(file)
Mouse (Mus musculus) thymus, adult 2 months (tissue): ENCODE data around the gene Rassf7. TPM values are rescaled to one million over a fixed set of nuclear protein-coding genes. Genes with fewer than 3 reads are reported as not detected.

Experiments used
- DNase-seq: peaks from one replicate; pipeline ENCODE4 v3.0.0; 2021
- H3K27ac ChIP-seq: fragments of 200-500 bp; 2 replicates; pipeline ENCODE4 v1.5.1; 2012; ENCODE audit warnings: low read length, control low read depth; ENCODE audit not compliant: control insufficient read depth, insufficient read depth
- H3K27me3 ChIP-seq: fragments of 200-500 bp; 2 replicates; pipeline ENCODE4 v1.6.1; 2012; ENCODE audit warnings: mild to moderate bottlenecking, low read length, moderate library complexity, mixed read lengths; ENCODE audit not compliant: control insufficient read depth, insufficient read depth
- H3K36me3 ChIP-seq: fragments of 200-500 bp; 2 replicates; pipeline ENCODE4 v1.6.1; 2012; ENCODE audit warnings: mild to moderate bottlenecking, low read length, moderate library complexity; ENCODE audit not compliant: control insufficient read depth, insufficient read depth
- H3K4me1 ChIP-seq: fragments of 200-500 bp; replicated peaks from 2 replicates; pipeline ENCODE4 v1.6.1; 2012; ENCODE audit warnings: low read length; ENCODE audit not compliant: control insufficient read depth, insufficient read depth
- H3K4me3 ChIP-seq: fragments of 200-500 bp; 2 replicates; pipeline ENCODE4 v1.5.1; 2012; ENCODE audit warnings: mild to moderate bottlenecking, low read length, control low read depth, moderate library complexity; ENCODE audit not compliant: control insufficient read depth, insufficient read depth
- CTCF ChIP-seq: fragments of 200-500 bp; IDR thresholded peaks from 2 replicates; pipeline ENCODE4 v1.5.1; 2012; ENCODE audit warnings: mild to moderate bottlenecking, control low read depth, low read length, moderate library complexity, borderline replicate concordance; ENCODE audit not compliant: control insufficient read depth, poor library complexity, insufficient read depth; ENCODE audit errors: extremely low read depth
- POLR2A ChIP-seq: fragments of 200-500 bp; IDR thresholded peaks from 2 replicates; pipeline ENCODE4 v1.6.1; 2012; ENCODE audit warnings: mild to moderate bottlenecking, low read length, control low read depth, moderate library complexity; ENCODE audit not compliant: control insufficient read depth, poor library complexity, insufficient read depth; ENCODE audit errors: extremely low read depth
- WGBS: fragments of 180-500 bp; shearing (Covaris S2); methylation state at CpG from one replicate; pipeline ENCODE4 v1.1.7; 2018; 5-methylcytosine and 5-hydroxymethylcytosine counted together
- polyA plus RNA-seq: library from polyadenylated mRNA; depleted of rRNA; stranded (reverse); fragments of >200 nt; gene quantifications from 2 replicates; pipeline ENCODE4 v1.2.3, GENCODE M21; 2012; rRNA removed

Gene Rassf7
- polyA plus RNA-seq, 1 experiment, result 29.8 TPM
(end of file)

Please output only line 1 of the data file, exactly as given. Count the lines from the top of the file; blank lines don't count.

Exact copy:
Mouse (Mus musculus) thymus, adult 2 months (tissue): ENCODE data around the gene Rassf7. TPM values are rescaled to one million over a fixed set of nuclear protein-coding genes. Genes with fewer than 3 reads are reported as not detected.